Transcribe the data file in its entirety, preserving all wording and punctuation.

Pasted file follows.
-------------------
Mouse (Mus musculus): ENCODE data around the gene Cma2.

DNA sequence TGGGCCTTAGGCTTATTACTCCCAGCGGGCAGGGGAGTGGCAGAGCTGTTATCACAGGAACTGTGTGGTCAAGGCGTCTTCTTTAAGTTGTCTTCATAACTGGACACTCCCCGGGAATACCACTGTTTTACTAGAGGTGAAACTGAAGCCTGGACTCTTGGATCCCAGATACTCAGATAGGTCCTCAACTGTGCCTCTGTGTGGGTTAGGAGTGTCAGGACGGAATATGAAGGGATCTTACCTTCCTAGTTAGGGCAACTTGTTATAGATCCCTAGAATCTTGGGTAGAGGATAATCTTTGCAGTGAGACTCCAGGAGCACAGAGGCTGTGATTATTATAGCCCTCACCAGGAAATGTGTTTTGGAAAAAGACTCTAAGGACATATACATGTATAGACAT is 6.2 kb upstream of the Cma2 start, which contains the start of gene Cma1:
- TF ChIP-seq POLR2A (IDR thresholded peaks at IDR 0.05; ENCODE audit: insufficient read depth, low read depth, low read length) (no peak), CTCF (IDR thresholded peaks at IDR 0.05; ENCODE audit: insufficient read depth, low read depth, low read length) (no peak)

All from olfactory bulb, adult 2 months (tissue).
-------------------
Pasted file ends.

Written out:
Mouse (Mus musculus): ENCODE data around the gene Cma2.

DNA sequence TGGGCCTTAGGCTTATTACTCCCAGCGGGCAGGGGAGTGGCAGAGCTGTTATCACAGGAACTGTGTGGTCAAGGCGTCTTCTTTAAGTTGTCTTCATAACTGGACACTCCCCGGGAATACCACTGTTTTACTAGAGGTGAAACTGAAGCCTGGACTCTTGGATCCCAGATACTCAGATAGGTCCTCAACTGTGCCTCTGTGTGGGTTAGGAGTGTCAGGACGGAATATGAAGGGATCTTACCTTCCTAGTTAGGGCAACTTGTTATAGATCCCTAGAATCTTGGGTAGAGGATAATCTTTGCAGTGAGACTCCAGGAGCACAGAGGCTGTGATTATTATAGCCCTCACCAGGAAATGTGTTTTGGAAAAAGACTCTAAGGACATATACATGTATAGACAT is 6.2 kb upstream of the Cma2 start, which contains the start of gene Cma1:
- TF ChIP-seq POLR2A (IDR thresholded peaks at IDR 0.05; ENCODE audit: insufficient read depth, low read depth, low read length) (no peak), CTCF (IDR thresholded peaks at IDR 0.05; ENCODE audit: insufficient read depth, low read depth, low read length) (no peak)

All from olfactory bulb, adult 2 months (tissue).